The U.S. Treasury Department’s Office of Foreign Assets Control (OFAC) announced sanctions Tuesday on the Central Bank of Iran’s Governor and a senior official, as well as an Iraq-based bank and its chairman, on charges of terror for moving money to Hizballah for the Islamic Revolutionary Guard Corps-Qods Force (IRGC-QF).
The individuals and financial institution were designated as Specially Designated Global Terrorists as part of the announcement under an executive order signed by then-President George W. Bush shortly after the September 11, 2001 Islamic terror attacks. The order “targets terrorists and those providing support to terrorists or acts of terrorism.” All of those sanctions have “moved millions of dollars on behalf of the [IRGC-QF] to Hizballah.”
Treasury Secretary Steven Mnuchin issued a statement as part of the announcement:
Iran’s Central Bank Governor covertly funneled millions of dollars on behalf of the IRGC-QF through Iraq-based al-Bilad Islamic Bank to enrich and support the violent and radical agenda of Hizballah. It is appalling, but not surprising, that Iran’s senior-most banking official would conspire with the IRGC-QF to facilitate funding of terror groups like Hizballah, and it undermines any credibility he could claim in protecting the integrity of the institution as a central bank governor.
The United States will not permit Iran’s increasingly brazen abuse of the international financial system. The global community must remain vigilant against Iran’s deceptive efforts to provide financial support to its terrorist proxies.
Tuesday’s action cutting off a critical banking network for Iran followed disruption of a currency network last week that is associated with IRGC-QF. Together the actions “seek to stifle Iran’s ability to abuse the U.S. and regional financial systems,” according to Treasury. These are part of a Trump administration Treasury campaign against the IRGC.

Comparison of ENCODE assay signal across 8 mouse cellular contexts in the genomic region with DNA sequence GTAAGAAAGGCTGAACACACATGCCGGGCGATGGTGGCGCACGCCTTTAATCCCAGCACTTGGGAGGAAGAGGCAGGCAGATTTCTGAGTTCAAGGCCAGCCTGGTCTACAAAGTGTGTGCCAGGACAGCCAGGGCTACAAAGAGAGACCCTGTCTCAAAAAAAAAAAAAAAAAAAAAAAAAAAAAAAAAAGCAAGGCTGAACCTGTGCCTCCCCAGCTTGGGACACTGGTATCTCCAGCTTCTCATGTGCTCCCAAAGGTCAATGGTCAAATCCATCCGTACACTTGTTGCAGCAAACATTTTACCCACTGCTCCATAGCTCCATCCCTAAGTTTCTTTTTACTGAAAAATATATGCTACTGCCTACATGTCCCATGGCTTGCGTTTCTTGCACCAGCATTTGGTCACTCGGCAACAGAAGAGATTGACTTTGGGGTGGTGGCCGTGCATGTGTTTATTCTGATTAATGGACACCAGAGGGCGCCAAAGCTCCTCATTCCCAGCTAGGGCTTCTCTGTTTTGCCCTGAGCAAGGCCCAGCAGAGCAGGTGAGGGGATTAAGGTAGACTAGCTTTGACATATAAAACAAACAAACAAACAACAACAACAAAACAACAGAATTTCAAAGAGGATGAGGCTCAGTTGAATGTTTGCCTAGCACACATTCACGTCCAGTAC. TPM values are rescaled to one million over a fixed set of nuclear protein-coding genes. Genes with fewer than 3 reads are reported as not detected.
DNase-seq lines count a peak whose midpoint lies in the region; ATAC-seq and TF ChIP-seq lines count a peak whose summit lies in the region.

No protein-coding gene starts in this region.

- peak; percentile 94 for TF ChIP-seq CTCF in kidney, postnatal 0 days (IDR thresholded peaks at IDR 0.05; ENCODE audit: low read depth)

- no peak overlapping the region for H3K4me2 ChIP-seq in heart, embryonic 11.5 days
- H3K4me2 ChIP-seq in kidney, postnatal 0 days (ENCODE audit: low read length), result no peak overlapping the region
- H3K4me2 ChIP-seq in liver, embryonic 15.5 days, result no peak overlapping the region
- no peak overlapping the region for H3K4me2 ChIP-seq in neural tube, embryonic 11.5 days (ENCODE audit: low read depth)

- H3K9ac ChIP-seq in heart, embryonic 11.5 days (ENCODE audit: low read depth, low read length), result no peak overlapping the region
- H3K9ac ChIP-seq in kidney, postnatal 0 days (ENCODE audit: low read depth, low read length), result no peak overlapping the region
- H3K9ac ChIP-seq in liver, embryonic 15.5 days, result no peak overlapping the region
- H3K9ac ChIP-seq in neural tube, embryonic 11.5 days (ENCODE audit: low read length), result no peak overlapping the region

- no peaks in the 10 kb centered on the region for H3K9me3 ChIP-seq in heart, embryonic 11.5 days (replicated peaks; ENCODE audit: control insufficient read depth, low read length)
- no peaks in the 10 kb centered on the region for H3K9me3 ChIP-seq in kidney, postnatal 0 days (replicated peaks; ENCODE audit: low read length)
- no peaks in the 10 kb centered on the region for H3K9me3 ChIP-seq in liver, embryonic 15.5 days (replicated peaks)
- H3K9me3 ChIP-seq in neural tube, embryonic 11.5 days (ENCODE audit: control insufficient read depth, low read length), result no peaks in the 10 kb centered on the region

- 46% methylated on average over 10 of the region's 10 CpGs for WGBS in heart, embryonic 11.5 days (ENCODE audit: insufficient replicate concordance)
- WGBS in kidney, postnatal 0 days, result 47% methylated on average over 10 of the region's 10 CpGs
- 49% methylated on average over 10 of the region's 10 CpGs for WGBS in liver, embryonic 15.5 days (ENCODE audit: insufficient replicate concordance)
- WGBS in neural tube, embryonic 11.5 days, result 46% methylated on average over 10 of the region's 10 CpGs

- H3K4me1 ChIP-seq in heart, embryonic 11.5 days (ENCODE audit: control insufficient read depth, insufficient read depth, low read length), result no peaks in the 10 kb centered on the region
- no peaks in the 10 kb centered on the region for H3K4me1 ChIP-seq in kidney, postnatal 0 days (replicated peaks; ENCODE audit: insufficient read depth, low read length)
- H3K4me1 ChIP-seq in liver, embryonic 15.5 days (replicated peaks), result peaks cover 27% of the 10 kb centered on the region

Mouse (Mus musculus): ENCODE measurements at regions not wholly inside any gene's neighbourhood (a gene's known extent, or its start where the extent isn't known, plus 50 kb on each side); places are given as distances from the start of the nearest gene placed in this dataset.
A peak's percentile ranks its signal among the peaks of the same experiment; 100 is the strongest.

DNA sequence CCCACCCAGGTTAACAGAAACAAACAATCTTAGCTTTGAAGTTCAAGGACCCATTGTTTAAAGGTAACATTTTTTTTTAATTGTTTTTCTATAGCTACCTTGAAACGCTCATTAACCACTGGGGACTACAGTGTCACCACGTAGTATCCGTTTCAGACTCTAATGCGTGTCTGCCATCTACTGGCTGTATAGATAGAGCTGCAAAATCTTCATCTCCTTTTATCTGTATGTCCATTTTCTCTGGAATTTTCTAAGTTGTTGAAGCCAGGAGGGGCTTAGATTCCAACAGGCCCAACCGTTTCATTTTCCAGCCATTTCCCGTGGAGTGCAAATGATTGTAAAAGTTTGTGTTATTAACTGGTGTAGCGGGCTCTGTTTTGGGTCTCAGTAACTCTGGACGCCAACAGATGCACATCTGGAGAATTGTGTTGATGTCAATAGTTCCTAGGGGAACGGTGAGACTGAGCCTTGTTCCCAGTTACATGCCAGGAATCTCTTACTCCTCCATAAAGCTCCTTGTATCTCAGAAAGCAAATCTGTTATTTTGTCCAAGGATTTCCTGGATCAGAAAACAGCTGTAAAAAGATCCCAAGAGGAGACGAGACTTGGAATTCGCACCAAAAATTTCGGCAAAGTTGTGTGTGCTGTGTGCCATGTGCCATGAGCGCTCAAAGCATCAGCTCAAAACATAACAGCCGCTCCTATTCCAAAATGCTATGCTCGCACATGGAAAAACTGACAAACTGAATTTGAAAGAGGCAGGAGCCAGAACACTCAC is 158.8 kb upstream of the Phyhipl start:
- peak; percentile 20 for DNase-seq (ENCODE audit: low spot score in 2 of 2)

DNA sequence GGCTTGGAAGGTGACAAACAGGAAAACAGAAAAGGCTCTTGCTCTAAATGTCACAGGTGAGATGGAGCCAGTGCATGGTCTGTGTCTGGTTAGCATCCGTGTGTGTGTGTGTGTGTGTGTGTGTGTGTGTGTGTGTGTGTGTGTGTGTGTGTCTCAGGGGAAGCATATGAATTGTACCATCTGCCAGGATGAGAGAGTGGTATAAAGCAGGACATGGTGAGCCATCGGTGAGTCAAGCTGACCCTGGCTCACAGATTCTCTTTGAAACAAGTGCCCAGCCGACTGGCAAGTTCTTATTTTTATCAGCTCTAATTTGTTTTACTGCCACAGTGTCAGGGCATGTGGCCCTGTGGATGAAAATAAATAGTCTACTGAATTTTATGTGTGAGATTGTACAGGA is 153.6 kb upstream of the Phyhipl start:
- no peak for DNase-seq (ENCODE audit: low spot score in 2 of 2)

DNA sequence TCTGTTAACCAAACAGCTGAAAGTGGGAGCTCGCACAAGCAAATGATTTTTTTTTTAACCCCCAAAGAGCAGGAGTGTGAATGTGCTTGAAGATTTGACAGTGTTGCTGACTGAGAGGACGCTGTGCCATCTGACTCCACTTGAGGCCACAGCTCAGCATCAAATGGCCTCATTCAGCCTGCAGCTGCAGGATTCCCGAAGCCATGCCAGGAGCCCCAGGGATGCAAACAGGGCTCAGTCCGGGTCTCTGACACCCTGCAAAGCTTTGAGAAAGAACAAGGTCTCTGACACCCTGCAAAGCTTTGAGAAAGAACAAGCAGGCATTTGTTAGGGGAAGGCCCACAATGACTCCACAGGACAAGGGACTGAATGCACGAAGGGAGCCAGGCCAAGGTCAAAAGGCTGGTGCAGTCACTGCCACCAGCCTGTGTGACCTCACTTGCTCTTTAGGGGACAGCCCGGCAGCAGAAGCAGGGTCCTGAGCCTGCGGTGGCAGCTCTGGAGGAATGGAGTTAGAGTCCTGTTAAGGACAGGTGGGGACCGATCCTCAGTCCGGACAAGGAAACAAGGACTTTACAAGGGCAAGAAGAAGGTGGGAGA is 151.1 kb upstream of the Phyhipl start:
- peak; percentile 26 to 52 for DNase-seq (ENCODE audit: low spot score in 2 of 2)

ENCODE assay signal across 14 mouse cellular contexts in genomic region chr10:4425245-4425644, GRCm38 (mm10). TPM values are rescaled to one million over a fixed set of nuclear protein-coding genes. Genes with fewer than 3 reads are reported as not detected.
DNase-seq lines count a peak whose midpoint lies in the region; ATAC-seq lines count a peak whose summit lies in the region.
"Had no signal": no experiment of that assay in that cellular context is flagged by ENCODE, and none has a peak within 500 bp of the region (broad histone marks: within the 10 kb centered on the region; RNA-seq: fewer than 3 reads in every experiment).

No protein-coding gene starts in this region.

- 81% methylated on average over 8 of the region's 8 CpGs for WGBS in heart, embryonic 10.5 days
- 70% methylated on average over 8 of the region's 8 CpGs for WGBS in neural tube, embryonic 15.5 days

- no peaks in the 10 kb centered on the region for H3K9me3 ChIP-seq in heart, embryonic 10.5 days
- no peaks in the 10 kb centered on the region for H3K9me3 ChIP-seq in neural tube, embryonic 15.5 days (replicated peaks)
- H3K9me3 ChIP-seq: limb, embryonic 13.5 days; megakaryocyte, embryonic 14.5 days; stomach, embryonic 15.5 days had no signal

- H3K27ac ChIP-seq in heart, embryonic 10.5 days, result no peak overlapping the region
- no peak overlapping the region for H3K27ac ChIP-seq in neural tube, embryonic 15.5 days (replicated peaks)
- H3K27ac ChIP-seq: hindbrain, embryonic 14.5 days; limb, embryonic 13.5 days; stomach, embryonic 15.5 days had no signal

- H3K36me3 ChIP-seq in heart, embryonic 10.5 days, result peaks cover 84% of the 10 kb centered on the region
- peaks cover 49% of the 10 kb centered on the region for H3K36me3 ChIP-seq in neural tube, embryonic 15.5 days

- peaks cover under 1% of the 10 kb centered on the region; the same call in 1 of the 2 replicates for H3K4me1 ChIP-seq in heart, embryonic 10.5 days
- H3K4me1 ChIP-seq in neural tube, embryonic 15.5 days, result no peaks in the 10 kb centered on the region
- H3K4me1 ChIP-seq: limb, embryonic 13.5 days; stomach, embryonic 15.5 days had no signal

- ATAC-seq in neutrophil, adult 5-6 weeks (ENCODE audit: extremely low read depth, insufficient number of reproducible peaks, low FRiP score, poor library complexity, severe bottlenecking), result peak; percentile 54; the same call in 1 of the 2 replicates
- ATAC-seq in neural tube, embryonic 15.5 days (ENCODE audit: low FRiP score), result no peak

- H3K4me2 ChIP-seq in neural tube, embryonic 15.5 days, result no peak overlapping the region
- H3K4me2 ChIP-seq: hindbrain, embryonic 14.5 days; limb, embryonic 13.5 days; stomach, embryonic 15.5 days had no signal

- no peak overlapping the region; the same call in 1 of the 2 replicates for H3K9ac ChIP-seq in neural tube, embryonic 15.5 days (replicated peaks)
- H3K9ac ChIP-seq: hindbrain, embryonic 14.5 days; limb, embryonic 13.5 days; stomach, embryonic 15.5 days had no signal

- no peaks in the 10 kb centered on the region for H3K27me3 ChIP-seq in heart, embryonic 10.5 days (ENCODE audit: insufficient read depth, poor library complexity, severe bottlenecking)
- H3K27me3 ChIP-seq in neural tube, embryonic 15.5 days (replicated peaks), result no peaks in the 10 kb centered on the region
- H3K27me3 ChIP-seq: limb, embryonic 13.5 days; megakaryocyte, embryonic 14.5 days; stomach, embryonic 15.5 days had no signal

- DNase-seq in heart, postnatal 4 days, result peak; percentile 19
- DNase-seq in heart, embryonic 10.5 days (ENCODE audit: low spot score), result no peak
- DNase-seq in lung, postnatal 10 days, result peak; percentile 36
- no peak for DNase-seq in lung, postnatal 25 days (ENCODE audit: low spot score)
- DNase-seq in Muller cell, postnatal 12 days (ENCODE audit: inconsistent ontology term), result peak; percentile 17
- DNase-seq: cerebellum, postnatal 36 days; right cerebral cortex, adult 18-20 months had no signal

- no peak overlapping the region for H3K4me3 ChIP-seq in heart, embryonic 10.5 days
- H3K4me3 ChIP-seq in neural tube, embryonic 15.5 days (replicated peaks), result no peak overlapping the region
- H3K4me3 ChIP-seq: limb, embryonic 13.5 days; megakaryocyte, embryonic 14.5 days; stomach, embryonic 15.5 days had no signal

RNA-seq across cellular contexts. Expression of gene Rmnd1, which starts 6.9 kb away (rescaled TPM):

President Donald Trump withdrew the United States from the Iran Nuclear deal (JCPOA) last week and reimposed sanctions on Iran.
“OFAC is designating Valiollah Seif, Iran’s Central Bank Governor, for assisting, sponsoring, or providing financial, material, or technological support for, or financial or other services to or in support of, the IRGC-QF,” read a portion of the Treasury’s statement on new sanctions.
Seif’s actions aided the IRGC-QF in moving currency internationally to fund its activities. Assistant director of the International Department at the Central Bank of Iran Ali Tarzali was also designated for acts supporting the IRGC-QF. He has worked with Hizballah. Seif and Tarzali are also being hit with secondary sanctions under Iranian Financial Sanctions Regulations (IFSR). These secondary sanctions affect individuals’ ability to open or maintain a correspondent or a payable-through account in the United States.
The sanctions on Seif and Tarzali do not extend to the Bank of Iran; however, President Trump’s decision to leave the JCPOA and reimpose sanctions will extend to some of the central bank’s transactions.
OFAC also designated Chairman and Chief Executive of Al-Bilad Islamic Bank Aras Habib for assisting the IRGC-QF, facilitating the movement of funds from Tehran to Hizballah. Al-Bilad Islamic Bank is also designated, as it is owned or controlled by Habib. Habib and the bank are also subject to secondary sanctions.
OFAC also designated Muhammad Qasir “for acting for or on behalf of Hizballah.” He has participated in transferring funds from IRGC-QF to Hizballah. He faces secondary sanctions as well.
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